Innovations in lighting technology have produced bulbs that last longer than ever. But there is a downside. They sometimes contain metals and other materials that can be toxic to the environment if not disposed of properly. Recycling light bulbs keeps those pollutants from causing damage and gives a second life to the materials used to make them. It’s a double win.
Recycling light bulbs is not hard to do, but different types of light bulbs need to be handled differently. Here we will give you all the details you need about how to recycle light bulbs of all kinds so you won’t be left wondering: What do you do with old light bulbs?
Are light bulbs recyclable? Yes, the most common types of household light bulbs, from the traditional incandescent variety to those used in energy-efficient lighting fixtures, like
halogen and fluorescent and CFL (compact fluorescent lights), are all recyclable. Smart light bulbs, with their additional electronics, offer more valuable material for recycling. Each, however, requires different methods when it comes to getting rid of them.
Additionally, local regulations may specify how to recycle light bulbs, where to recycle light bulbs in your area and what bulbs can be recycled.
LED light bulbs are not only a highly efficient option, they are also relatively safe. While they contain some nickel and lead, they are not manufactured with dangerous gases and other substances that require special care. In comparing LED vs. CFL bulbs, this is one of the major differences.
The question isn’t can you recycle LED light bulbs, but should you. The answer is yes. The plastics, metals, and glass used in them are all valuable, once separated out for reuse. LEDs make for energy-efficient decorative lights, which include significant amounts of copper wiring, making them even more worth recycling. Energy-efficient outdoor lighting is more often than not made with LED bulbs that can be recycled.
The biggest danger in disposing of LED light bulbs is the razor-sharp glass shards that can result when they shatter. Many recycling centers ask that you put each bulb into a plastic bag to contain the pieces if the bulb shatters. You generally cannot recycle LED light bulbs in your regular curbside pick-up bins.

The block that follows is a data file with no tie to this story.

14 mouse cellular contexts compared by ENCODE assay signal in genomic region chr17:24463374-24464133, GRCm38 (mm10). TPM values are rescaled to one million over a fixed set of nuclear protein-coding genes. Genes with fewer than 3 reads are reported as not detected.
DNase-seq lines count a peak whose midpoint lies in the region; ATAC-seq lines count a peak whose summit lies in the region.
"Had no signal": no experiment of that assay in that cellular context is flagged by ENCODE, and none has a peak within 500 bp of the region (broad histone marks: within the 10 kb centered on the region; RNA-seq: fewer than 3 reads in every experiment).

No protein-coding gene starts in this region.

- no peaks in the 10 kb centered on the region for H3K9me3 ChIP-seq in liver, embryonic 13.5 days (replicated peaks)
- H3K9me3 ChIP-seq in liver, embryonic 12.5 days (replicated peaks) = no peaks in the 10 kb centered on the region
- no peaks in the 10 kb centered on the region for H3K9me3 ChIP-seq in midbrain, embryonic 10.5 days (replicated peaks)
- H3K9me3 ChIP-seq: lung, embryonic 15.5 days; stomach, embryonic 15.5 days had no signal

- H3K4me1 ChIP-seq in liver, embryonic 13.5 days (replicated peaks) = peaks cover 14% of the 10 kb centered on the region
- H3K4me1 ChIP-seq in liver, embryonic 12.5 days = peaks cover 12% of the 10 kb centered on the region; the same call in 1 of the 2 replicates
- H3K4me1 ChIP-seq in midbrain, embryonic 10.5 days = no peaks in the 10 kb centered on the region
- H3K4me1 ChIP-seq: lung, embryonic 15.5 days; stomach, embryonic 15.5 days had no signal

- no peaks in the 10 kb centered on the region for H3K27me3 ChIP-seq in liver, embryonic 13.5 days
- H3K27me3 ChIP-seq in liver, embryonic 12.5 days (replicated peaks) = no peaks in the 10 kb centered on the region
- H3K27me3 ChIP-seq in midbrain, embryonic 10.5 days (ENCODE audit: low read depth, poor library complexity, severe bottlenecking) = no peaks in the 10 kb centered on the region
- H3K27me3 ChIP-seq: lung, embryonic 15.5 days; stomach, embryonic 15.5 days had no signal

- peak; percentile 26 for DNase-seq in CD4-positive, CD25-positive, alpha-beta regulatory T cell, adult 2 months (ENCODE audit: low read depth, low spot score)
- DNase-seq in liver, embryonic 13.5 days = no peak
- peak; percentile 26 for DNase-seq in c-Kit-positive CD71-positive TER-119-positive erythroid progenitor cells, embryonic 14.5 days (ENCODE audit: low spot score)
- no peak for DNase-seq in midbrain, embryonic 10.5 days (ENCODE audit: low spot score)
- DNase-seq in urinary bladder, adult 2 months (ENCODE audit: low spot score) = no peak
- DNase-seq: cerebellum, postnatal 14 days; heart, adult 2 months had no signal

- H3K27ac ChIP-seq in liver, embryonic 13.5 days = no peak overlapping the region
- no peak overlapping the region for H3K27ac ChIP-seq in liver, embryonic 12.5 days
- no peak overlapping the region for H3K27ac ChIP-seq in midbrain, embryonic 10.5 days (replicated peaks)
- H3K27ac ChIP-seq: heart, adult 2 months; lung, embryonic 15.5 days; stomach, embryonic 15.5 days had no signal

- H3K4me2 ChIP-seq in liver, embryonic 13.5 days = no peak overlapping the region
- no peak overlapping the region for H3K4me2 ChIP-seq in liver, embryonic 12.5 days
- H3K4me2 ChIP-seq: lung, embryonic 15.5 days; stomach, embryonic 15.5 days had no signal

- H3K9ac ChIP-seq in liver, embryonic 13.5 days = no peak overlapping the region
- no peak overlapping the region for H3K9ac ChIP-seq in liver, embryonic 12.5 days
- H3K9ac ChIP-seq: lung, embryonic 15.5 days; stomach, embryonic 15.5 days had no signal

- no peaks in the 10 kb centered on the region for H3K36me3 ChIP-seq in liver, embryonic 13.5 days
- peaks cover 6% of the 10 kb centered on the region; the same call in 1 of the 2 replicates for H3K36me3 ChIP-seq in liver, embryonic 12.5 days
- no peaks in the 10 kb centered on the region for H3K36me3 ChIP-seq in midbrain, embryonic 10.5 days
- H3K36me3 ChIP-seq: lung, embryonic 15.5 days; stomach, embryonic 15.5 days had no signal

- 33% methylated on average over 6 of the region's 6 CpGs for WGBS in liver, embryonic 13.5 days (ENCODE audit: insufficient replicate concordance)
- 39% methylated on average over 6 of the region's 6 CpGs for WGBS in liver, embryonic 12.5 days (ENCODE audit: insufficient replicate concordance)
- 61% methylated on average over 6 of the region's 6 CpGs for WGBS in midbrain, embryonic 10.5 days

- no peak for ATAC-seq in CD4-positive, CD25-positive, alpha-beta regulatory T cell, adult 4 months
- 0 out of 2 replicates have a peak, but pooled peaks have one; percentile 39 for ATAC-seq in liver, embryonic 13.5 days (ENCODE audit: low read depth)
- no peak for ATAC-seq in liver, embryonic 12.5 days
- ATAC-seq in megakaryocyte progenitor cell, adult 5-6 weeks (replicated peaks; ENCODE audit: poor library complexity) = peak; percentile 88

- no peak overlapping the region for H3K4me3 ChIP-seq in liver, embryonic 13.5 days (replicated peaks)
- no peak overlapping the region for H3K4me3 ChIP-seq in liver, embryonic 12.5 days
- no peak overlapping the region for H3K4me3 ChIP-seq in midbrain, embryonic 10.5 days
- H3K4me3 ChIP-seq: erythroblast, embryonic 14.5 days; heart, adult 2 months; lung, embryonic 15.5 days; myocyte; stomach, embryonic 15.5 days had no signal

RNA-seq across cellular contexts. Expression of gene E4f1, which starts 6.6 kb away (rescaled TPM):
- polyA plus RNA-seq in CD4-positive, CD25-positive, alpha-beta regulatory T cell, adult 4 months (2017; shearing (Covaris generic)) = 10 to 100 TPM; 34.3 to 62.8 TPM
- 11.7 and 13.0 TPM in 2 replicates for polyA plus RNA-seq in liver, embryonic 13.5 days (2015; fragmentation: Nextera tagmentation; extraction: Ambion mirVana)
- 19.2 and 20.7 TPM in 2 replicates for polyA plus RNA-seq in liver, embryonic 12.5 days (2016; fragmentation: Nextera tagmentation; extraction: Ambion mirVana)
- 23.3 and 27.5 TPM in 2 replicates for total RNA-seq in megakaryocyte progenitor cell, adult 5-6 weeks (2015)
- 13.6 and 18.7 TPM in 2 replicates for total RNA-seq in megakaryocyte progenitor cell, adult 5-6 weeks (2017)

Many retailers like Lowes, Home Depot and IKEA have recycling bins at some stores. You can also call your local municipality to see if they have light bulb recycling locations or special days. If you can’t find anywhere local, some retailers and waste management companies allow you to mail them in for a fee.
Incandescent light bulbs do not contain serious toxins. However, neither do they contain significant amounts of material worth recycling. You can put them in the same curbside bin you use for glass or metal recyclables. Because the glass shards can be sharp when the bulb breaks, you might want to put them in a paper or plastic bag, if your recycling company allows those items to be mixed with glass and metal. Many people do not bother with recycling incandescent bulbs because they are more difficult to recycle than the material they are made of is worth.
Like traditional incandescent light bulbs, halogen bulbs do not contain significant amounts of hazardous waste. They are made of glass and metal, but are filled with inert halogen gas that allows the bulb to burn more efficiently and last three times longer. You can put them into your glass or metal recyclable bins, as they do not need special treatment.
If allowed, you should wrap them in a plastic or paper bag to protect those handling the waste from getting cut. Because they are difficult to recycle, many people don’t bother recycling light bulbs made with halogen technology, instead putting them in with their regular household trash.
These types of bulbs are the most difficult to handle. In many areas, it is illegal to throw them away. Recycling is required. Handling them is tricky, since they contain mercury. This toxic metal can harm you if you are directly exposed to it or, if used bulbs are allowed into the environment, they can break and leach mercury into the soil and water table.
The EPA provides guidance for recycling light bulbs like these and provides a link to the Earth911 website that can help you find a safe place for disposing of CFL and fluorescent bulbs. This downloadable brochure has CFL safety tips for using and disposing of these kinds of bulbs.
You can also contact your local government for information about where you can recycle light bulbs with mercury in them.
When it comes to how to recycle light bulbs, just finding out where to recycle light bulbs is often the most challenging part of the whole process. Here are the best places for recycling light bulbs:
Are light bulbs recyclable? Absolutely. They can be recycled. In many cases they should be recycled. And in some places, recycling is required. Rather than taking up space in landfills, the valuable component materials can be separated out and put to good use again. For some bulb technologies with toxic parts, recycling keeps those pollutants out of our environment.
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